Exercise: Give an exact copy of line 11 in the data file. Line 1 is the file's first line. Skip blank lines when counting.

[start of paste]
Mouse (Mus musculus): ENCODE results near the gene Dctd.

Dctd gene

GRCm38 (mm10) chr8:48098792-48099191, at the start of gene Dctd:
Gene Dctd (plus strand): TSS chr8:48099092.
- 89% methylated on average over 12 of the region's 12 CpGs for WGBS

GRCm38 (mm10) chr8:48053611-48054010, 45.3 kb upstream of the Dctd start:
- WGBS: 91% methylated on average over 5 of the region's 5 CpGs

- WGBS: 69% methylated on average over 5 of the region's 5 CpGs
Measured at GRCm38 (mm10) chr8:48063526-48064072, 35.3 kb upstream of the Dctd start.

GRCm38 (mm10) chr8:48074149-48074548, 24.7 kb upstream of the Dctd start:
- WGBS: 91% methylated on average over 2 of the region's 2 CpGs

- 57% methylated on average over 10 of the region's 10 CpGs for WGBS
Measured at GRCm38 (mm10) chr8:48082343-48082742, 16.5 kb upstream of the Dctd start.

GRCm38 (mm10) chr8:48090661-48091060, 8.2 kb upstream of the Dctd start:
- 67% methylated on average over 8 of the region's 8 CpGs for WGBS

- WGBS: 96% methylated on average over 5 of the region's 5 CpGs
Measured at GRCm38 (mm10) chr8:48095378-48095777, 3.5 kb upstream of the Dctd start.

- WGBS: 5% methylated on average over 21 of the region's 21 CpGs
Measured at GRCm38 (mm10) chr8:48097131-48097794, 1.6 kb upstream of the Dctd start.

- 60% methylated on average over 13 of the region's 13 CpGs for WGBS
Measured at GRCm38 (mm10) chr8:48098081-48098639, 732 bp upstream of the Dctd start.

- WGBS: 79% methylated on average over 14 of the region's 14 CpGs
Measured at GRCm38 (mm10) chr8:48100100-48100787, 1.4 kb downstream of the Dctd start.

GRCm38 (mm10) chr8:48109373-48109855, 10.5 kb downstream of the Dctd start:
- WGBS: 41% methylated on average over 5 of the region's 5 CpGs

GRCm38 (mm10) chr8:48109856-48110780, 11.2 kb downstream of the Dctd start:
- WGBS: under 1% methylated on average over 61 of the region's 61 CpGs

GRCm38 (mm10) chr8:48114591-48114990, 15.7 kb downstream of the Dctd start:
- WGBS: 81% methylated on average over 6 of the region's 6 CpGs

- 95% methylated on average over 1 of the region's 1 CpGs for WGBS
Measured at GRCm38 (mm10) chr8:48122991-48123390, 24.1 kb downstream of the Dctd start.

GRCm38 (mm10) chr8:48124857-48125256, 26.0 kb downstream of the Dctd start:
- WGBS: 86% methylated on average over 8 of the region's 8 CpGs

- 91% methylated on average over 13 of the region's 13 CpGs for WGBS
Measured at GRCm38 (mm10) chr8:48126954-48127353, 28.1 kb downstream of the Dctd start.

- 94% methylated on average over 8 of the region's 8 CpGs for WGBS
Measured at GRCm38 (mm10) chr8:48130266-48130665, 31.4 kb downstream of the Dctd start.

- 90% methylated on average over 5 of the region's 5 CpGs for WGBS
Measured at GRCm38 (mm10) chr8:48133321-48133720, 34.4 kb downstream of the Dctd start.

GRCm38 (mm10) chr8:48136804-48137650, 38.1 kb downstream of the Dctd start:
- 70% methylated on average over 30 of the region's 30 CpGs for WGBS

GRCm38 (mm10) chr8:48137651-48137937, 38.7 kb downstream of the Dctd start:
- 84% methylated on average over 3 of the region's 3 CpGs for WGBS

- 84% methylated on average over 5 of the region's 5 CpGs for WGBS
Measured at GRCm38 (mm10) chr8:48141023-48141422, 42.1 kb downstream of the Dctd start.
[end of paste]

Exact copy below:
- WGBS: 91% methylated on average over 2 of the region's 2 CpGs